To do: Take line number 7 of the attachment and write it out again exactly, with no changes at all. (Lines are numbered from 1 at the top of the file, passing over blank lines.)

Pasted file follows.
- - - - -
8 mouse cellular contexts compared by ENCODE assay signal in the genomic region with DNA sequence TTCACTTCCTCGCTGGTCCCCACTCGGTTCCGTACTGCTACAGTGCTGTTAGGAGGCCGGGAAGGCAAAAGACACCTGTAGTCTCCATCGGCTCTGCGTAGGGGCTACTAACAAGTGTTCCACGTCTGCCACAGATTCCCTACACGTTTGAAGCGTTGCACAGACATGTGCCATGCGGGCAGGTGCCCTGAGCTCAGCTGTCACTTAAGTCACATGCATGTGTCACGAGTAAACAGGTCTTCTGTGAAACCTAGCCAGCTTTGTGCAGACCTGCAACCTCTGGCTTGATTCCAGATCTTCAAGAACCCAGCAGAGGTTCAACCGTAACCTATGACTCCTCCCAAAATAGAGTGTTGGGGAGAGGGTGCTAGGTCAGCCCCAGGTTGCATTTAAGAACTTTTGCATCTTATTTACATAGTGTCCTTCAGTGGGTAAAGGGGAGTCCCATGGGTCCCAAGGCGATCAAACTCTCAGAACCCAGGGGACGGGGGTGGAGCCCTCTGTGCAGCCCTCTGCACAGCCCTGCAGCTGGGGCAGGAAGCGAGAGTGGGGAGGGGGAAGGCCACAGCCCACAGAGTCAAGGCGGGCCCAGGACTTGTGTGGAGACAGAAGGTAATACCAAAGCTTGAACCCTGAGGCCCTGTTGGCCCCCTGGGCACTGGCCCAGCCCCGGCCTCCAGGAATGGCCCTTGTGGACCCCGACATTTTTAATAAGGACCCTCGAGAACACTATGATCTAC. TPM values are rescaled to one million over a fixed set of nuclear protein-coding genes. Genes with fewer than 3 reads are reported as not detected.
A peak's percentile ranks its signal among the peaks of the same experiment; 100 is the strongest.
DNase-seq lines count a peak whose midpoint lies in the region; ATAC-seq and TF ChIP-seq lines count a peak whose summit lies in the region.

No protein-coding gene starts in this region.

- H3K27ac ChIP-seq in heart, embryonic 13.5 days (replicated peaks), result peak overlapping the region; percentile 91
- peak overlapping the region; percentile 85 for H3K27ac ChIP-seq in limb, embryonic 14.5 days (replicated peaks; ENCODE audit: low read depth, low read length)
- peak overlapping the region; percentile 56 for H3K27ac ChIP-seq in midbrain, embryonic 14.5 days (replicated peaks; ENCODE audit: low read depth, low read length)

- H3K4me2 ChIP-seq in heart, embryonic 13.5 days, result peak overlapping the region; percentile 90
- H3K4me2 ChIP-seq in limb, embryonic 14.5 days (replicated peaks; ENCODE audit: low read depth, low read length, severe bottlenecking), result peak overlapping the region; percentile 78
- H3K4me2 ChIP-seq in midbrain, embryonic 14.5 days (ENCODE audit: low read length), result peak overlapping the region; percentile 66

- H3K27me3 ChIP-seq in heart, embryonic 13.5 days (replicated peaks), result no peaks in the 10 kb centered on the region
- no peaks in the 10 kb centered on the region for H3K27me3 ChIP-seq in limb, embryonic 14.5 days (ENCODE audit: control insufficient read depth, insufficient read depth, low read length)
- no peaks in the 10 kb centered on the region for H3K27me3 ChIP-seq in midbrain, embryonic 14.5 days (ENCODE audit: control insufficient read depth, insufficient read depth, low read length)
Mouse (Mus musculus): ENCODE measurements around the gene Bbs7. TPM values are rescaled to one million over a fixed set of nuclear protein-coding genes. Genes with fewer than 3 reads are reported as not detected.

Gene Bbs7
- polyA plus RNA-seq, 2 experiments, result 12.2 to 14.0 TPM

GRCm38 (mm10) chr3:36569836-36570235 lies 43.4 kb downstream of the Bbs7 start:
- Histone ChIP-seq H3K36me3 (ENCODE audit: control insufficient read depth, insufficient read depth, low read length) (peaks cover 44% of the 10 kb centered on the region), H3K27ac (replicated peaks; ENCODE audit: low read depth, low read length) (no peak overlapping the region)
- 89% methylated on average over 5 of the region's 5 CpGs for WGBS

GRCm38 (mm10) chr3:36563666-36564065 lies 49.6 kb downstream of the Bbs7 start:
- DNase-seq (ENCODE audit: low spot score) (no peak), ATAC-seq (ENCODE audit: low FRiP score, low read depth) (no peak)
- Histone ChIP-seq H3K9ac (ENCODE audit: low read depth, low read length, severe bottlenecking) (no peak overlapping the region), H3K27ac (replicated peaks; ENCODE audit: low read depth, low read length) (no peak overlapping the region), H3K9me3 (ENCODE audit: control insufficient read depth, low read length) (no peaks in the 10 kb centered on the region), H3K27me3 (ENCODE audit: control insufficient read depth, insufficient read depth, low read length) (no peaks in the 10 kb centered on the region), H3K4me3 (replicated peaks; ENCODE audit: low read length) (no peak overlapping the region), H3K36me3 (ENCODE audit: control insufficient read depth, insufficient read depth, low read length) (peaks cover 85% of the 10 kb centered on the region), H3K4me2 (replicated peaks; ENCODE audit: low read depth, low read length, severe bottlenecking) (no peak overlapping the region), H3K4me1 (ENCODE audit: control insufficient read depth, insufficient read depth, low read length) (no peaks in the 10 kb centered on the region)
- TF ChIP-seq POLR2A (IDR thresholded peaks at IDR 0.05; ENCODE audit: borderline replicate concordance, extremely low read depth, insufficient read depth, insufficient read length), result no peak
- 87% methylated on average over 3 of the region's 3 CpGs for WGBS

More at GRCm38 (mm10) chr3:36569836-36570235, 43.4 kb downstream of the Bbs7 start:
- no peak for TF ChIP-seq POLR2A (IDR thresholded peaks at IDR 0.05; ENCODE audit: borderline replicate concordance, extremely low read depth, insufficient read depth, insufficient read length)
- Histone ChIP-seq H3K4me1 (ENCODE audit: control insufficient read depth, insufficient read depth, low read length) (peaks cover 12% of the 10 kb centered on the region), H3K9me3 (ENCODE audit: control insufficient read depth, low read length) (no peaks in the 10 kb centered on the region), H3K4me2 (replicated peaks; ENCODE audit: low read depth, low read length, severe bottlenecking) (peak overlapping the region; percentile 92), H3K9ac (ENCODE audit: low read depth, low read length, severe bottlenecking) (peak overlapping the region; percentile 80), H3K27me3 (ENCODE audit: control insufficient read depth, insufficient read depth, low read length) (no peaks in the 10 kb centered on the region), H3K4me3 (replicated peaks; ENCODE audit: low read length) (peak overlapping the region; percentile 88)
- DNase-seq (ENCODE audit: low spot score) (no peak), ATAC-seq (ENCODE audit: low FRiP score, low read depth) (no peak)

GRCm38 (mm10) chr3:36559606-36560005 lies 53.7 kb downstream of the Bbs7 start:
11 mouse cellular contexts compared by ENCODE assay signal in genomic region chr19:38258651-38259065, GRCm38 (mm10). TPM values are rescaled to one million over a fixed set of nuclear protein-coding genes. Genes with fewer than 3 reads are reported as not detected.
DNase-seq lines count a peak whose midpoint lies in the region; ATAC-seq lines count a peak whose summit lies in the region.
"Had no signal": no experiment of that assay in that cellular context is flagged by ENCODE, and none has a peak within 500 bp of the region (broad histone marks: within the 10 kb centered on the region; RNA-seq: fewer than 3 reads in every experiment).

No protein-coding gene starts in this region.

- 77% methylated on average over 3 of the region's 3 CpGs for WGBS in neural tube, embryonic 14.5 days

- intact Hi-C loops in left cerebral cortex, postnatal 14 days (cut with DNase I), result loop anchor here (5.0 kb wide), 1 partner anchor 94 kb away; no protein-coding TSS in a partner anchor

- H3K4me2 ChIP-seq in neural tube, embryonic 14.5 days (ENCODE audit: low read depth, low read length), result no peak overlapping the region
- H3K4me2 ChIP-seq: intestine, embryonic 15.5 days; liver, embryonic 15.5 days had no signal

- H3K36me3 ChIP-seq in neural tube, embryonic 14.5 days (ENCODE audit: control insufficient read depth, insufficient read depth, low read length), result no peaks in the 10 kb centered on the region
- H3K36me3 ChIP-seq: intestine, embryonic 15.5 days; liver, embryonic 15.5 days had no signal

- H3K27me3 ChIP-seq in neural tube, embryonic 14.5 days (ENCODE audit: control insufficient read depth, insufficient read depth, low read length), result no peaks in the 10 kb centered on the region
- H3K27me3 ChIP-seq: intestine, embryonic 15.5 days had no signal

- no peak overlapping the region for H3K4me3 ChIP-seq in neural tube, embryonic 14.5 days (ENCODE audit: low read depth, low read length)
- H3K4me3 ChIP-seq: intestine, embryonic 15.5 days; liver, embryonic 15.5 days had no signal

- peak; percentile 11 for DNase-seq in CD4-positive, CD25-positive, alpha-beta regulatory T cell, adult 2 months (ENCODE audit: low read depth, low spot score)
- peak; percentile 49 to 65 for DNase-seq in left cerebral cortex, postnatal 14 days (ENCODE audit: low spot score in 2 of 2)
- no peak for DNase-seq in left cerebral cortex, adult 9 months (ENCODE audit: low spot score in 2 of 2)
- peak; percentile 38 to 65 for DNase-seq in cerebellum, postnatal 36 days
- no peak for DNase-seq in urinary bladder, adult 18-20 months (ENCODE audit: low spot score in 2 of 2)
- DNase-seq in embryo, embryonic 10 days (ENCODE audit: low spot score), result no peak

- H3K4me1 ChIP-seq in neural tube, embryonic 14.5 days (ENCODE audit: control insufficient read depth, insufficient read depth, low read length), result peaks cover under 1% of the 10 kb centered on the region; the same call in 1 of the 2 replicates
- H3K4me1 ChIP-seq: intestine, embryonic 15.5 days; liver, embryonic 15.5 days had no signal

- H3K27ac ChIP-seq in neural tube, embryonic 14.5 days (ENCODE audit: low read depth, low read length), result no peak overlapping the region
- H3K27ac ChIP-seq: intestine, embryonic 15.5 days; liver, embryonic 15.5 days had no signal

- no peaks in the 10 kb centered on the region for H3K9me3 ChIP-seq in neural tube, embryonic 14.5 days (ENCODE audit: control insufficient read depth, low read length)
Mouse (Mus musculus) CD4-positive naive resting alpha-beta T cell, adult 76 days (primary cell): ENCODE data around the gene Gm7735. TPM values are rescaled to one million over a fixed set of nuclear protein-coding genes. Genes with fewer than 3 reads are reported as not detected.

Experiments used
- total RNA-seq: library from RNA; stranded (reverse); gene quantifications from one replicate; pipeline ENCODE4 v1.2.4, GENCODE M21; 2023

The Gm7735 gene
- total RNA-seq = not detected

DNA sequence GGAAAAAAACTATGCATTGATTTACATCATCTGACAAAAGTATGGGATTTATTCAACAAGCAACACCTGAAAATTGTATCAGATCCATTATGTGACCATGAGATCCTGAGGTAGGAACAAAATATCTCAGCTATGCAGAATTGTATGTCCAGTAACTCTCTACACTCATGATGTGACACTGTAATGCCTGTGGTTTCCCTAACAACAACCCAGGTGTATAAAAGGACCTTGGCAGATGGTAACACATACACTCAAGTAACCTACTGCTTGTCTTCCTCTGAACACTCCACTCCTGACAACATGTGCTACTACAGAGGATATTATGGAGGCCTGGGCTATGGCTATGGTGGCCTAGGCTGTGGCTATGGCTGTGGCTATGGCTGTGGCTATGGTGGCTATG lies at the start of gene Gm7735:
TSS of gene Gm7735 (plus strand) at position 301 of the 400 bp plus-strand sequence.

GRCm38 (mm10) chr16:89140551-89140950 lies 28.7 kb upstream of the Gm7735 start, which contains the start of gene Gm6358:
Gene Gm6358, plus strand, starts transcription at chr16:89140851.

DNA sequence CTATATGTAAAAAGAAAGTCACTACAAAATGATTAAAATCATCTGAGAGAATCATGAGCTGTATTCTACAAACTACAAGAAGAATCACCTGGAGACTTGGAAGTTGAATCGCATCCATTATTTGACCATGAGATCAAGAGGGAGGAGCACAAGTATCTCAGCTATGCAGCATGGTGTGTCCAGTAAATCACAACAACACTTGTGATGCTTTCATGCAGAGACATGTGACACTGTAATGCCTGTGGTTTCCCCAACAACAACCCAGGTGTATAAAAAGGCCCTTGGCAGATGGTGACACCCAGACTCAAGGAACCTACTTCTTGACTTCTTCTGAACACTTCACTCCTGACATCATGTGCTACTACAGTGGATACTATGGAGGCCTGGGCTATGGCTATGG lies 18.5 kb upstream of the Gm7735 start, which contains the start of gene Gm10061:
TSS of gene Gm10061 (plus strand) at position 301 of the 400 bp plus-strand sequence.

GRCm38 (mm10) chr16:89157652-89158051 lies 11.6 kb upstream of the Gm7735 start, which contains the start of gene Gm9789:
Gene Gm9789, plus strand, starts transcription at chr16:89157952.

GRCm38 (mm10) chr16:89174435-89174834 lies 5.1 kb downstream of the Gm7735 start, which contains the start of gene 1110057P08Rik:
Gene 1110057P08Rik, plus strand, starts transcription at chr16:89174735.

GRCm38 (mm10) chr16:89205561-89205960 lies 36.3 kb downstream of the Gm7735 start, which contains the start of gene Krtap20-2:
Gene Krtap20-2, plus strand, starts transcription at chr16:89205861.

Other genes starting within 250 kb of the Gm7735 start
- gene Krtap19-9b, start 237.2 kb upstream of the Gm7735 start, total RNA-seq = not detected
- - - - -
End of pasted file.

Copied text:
- peak overlapping the region; percentile 56 for H3K27ac ChIP-seq in midbrain, embryonic 14.5 days (replicated peaks; ENCODE audit: low read depth, low read length)